Contrary to the crude epistemology of rational scientism, religions are not rigid “doctrines” that followers obey uniformly, regardless of their social or material contexts. As Seymour has written:
'Religion is a labour of interpretation, of symbolic and ideological production from which agents derive meanings adequate to their life circumstances. Apart from anything else, the sheer indeterminacy of religious texts would make it impossible for there to be a literal, consistent meaning present in the texts: interpretation is indispensible.'
This is particularly significant in relation to the New Atheists’ denunciations of what they call “the doctrine of Islam” because it renders bare their false ontology of religion — one which more or less assumes that fundamentalism is the product of bad ideas rather than particular social and material conditions.
Criticisms of the violence carried out by fundamentalists of any kind — honor killings, suicide bombings, systemic persecution of women or gay people, or otherwise — are neither coherent nor even likely to be effective when they falsely attribute such phenomena to some monolithic orthodoxy.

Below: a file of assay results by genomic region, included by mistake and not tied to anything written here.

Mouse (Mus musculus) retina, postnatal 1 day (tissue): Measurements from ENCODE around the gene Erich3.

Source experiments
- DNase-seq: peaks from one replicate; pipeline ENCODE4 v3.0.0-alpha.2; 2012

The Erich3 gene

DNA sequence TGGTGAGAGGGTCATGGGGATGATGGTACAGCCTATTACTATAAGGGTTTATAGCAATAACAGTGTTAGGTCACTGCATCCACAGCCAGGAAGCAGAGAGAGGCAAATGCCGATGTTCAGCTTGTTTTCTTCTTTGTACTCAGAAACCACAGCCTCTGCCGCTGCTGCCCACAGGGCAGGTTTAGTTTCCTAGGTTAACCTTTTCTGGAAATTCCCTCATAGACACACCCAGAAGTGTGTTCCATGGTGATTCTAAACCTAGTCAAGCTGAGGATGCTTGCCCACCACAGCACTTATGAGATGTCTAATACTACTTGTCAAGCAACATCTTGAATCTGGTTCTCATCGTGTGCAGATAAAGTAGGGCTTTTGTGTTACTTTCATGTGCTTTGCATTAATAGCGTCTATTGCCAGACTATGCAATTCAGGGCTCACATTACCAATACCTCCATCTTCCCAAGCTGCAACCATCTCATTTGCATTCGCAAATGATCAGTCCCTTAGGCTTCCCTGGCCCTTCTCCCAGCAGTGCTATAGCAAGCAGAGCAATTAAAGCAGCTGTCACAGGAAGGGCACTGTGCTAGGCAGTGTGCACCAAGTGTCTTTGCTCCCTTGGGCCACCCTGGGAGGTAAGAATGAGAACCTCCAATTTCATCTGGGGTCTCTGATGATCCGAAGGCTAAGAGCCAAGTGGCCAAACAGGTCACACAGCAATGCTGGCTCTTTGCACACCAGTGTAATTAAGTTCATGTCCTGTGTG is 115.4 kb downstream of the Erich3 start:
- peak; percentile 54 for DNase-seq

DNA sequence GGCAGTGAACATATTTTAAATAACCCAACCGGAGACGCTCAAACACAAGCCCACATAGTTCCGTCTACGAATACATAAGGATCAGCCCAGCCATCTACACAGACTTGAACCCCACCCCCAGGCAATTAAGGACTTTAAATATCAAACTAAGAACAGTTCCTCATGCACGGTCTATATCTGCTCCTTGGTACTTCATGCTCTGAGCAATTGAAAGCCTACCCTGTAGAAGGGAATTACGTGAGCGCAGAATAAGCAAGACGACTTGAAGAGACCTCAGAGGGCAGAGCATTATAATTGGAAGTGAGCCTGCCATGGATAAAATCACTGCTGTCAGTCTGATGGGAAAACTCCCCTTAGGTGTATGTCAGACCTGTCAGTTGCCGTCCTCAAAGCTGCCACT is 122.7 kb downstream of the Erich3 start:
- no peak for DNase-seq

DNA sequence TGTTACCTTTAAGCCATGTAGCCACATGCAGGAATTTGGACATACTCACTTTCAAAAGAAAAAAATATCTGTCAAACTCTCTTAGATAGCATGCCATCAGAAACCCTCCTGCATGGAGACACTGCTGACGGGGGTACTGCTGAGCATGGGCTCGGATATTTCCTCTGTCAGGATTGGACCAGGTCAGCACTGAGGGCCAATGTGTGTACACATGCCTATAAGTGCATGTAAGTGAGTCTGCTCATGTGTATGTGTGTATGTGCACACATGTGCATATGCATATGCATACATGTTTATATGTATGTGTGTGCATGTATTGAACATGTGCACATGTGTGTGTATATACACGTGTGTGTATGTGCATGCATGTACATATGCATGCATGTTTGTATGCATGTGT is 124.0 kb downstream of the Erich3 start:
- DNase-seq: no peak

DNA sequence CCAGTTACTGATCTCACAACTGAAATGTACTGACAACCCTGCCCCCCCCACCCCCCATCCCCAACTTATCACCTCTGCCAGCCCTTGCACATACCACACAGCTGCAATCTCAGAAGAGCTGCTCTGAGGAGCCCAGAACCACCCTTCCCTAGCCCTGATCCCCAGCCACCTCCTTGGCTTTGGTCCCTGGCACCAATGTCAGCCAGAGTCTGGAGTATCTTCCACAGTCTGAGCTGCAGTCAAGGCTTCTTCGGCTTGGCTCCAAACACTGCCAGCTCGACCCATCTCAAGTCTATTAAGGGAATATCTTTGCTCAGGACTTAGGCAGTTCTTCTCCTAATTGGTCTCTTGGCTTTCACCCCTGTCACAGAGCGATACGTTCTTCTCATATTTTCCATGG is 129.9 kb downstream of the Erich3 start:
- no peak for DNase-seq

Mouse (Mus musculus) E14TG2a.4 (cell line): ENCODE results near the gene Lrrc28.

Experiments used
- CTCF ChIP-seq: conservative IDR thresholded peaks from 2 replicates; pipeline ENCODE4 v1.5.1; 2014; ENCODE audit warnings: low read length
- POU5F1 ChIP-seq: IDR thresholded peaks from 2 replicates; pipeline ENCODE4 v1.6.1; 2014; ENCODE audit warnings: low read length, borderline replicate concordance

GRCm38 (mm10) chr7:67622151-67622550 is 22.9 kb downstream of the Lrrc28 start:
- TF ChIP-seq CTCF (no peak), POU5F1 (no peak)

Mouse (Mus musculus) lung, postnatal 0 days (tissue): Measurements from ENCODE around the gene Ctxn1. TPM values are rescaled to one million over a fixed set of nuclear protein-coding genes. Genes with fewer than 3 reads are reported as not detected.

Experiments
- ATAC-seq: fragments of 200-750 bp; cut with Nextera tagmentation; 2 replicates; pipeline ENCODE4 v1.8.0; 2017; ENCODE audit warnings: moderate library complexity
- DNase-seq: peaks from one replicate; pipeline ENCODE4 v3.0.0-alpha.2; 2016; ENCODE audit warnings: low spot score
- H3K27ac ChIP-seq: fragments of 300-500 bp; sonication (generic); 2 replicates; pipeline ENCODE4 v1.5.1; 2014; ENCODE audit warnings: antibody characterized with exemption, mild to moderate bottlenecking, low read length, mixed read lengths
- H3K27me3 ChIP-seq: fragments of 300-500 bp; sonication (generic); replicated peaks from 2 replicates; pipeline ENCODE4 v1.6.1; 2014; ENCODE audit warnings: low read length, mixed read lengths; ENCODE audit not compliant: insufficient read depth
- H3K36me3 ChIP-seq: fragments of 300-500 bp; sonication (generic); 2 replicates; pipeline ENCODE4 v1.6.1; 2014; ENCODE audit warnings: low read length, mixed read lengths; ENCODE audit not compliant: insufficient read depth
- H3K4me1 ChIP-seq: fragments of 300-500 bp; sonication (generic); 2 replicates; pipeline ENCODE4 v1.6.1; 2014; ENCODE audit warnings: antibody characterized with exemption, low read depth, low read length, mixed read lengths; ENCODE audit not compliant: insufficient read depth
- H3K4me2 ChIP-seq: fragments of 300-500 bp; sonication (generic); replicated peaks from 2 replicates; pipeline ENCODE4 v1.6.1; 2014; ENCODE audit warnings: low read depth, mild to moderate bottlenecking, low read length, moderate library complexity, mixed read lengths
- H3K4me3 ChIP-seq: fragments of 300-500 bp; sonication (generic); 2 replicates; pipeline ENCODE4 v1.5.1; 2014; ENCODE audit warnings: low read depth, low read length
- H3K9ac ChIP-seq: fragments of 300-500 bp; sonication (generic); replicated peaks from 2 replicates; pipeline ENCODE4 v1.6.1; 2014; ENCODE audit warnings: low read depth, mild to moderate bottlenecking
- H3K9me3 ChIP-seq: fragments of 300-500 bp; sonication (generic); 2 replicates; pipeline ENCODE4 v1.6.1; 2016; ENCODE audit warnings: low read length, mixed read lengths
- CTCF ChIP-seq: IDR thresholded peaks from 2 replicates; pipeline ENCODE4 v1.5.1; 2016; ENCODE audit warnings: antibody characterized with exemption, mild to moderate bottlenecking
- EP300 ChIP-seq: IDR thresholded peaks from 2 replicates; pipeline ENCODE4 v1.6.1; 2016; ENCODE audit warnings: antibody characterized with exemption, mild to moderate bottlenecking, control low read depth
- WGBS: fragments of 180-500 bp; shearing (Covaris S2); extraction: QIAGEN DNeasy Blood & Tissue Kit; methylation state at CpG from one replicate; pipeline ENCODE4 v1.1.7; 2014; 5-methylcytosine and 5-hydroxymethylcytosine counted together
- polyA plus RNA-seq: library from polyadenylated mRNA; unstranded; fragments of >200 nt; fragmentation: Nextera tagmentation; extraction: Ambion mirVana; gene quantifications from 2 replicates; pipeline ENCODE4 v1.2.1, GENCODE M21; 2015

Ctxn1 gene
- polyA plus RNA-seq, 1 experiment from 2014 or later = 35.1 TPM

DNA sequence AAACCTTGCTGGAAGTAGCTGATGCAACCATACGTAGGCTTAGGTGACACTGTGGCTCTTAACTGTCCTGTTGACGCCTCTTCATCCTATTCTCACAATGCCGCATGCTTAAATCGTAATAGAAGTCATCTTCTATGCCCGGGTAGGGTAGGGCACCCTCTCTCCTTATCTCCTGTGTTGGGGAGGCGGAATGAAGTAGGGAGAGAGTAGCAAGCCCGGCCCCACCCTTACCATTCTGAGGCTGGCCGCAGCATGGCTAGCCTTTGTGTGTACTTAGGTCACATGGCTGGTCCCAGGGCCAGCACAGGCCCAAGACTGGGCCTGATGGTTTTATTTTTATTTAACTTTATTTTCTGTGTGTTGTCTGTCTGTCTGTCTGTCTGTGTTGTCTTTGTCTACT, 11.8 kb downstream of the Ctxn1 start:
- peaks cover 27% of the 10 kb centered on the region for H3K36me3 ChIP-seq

The ways in which the New Atheism serves imperialism are manifold. It bolsters the “clash of civilizations” narrative used to justify ventures like the invasion of Iraq and the need for repressive measures like state surveillance. Moreover, in presenting itself as a disinterested defense of reason, it lends such arguments a credibility they would lack in the hands of commentators from the political or cultural right. Finally, it shifts the focus from the social ills wrought by unjust economic arrangements to an external singularity called “religion.”
Beneath its superficial rationalism, then, the New Atheism amounts to little more than an intellectual defense of empire and a smokescreen for the injustices of global capitalism. It is a parochial universalism whose potency lies in its capacity to appear simultaneously iconoclastic, dissenting, and disinterested, while channeling vulgar prejudices, promoting imperial projects, and dressing up banal truisms as deep insights.
Hitchens, Harris, and Dawkins may masquerade as intellectual insurgents, leading a crusade against the insipid tolerance of liberal politics. But ultimately they are apologists for some of its most destructive tendencies.